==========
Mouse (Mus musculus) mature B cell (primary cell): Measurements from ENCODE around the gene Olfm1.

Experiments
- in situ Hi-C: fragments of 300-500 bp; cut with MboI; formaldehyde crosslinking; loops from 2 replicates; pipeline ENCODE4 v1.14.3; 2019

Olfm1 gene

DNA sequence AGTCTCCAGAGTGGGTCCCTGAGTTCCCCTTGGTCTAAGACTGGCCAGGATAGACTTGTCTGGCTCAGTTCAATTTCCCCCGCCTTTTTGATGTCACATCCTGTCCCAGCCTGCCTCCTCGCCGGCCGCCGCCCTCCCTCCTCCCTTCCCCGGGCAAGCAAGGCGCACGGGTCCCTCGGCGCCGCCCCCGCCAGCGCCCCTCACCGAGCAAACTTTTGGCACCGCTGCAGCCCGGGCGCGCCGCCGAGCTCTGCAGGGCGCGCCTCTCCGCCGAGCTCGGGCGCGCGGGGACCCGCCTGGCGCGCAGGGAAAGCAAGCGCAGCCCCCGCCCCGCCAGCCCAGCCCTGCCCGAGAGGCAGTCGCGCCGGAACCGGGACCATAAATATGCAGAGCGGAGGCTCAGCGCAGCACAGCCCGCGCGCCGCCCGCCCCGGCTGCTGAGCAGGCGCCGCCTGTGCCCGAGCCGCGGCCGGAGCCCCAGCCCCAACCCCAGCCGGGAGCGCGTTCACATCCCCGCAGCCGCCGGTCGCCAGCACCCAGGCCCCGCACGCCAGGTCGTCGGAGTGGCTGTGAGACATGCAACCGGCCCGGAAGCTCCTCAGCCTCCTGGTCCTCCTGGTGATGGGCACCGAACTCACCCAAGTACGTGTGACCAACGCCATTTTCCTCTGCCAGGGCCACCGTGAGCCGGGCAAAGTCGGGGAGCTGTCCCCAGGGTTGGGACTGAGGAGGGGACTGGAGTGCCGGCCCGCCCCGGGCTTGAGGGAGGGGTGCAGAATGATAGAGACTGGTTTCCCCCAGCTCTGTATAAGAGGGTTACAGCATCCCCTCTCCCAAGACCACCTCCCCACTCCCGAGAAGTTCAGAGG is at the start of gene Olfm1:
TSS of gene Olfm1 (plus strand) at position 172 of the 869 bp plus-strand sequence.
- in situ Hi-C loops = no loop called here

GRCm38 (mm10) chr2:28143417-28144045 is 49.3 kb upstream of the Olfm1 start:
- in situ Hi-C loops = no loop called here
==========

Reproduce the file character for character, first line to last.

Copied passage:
Mouse (Mus musculus) mature B cell (primary cell): Measurements from ENCODE around the gene Olfm1.

Experiments
- in situ Hi-C: fragments of 300-500 bp; cut with MboI; formaldehyde crosslinking; loops from 2 replicates; pipeline ENCODE4 v1.14.3; 2019

Olfm1 gene

DNA sequence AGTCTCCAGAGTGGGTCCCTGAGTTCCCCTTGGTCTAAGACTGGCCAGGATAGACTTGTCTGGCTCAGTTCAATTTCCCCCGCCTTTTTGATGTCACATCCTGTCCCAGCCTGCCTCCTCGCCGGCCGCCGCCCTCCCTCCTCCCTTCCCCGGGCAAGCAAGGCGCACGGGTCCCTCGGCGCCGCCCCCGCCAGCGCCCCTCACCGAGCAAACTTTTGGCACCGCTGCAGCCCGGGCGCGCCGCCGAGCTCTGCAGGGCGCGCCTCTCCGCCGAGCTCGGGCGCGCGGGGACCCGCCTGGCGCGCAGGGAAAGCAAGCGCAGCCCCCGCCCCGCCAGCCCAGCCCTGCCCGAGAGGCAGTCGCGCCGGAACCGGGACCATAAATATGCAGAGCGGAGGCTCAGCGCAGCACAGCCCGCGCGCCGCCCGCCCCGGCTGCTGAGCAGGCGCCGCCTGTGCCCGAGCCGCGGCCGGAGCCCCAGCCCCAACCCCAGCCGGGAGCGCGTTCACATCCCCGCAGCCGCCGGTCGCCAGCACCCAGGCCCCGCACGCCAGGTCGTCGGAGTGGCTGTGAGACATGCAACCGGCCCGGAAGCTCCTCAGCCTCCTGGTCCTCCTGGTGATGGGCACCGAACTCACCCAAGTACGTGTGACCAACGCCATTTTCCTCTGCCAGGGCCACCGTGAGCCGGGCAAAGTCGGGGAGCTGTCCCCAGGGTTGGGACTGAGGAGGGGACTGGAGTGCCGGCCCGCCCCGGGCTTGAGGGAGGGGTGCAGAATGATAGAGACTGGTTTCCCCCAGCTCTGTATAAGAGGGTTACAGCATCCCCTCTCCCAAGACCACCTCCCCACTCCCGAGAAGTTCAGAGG is at the start of gene Olfm1:
TSS of gene Olfm1 (plus strand) at position 172 of the 869 bp plus-strand sequence.
- in situ Hi-C loops = no loop called here

GRCm38 (mm10) chr2:28143417-28144045 is 49.3 kb upstream of the Olfm1 start:
- in situ Hi-C loops = no loop called here